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Port Madison Indian Reservation

Coordinates: 47°43′57″N 122°33′18″W / 47.732396°N 122.554893°W / 47.732396; -122.554893
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Suquamish Indian Tribe
of the Port Madison Reservation
Port Madison Indian Reservation
Location of the Port Madison Indian Reservation
Total population
950[1] (2012)
Regions with significant populations
Puget Sound, Washington, U.S.
English, Lushootseed
Related ethnic groups
Suquamish, Duwamish, and Sammamish peoples

The Suquamish Indian Tribe of the Port Madison Reservation is a federally recognized tribe and Indian reservation in the U.S. state of Washington.

The tribe includes Suquamish, Duwamish, and Sammamish peoples, all Lushootseed-speaking Indigenous peoples of the Pacific Northwest, and was a signatory to the Treaty of Point Elliott of 1855. They had 950 enrolled tribal citizens in 2012.[1]


The Port Madison Indian Reservation is located in northern Kitsap County, Washington and consists of 7,657 acres, of which 1,475 acres are owned by the Suquamish Tribe, 2,601 acres are owned by individual citizens of the Suquamish Tribe, and 3,581 acres are owned by non-citizens.[2]

The reservation is divided into two separate parcels by the geographic feature Miller Bay. The towns of Suquamish and Indianola both lie within the bounds of the reservation. A resident population of 6,536 persons was counted in the 2000 census.


Chief Seattle's final resting place on the Port Madison Reservation in Suquamish, Washington in 2008

The reservation was authorized by the Point Elliott Treaty of January 22, 1855, for the Suquamish people, and was established by an executive order issued October 21, 1864.[3] Other Coast Salish peoples, including the Duwamish and Sammamish, also moved to the reservation. When the land was reserved by the Point Elliott Treaty, all land was held by Tribal members and designated for their sole use. However, a series of procedures designed to accommodate non-Indigenous land acquisition created a situation where the reservation is widely interspersed with non-Tribal ownership.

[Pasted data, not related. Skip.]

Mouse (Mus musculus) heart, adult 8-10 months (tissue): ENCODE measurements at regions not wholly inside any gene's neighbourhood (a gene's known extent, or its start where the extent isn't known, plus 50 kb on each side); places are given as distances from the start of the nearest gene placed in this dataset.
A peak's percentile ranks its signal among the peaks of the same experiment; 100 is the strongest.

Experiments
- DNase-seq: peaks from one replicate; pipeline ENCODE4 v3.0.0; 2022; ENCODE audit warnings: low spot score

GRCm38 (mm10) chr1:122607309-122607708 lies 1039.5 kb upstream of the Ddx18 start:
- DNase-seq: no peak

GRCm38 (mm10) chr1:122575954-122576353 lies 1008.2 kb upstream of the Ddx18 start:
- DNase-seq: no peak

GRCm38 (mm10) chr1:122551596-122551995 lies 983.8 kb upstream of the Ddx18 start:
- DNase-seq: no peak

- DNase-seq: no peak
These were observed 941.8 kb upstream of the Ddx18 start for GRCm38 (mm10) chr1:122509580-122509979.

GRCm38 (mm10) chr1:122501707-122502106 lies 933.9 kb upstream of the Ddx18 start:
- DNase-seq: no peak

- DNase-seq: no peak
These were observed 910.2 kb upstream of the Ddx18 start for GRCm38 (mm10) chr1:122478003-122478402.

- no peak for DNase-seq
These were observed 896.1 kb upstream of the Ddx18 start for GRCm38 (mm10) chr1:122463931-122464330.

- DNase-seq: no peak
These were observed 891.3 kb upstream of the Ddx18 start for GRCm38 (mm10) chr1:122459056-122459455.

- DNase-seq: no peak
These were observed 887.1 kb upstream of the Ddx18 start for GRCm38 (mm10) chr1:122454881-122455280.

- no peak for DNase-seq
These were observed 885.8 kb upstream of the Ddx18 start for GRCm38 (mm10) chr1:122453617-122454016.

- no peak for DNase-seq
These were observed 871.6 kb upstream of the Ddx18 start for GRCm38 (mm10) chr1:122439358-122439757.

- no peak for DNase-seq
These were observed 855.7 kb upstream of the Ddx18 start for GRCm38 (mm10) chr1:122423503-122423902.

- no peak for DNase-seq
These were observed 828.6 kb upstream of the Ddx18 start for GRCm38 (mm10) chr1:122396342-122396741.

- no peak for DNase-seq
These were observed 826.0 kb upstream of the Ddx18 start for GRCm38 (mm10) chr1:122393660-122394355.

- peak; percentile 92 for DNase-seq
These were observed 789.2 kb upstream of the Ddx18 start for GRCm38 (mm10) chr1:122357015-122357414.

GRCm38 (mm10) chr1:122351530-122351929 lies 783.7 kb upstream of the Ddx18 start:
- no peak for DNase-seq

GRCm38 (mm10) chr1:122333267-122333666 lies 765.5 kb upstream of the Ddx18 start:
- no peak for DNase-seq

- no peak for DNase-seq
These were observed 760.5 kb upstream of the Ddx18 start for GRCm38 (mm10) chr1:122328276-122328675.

Economic development[edit]

None of the tribe's reservation is zoned for agriculture.[1] In 2012, the tribe established a shellfish nursery on a floating dock, where they raise clams.[1]

Successful economic development since the early 1990s has given the Suquamish Tribe government the ability to reacquire land lost during the allotment era, and "the Tribe and Tribal members now own more than half of the land on the reservation for the first time in recent history," Suquamish Tribe communications director April Leigh said in a story in the North Kitsap Herald.[2] Recent major acquisitions include White Horse Golf Club in 2010, placed into trust in March 2014; and 200 acres known as the Place of the Bear, in the Cowling Creek watershed, in November 2014.

Important sites[edit]

Completion of the Suquamish Museum in 2012 helped solidify Suquamish Village as a walkable cultural district which includes:

Notable tribal members[edit]


  1. ^ a b c d "Suquamish Tribe". Encyclopedia of the Puget Sound. Puget Sound Institute. 2012. Retrieved December 27, 2023.
  2. ^ a b "Suquamish Tribe's economic boom 'breathtaking'". North Kitsap Herald. January 30, 2015. Retrieved April 9, 2024.
  3. ^ Majors, Harry M. (1975). Exploring Washington. Van Winkle Publishing Co. p. 82. ISBN 978-0-918664-00-6.
  4. ^ Lange, Greg (June 7, 2018). "On this day: Chief Seattle dies in 1866". KIRO 7. Retrieved December 27, 2023.


External links[edit]

47°43′57″N 122°33′18″W / 47.732396°N 122.554893°W / 47.732396; -122.554893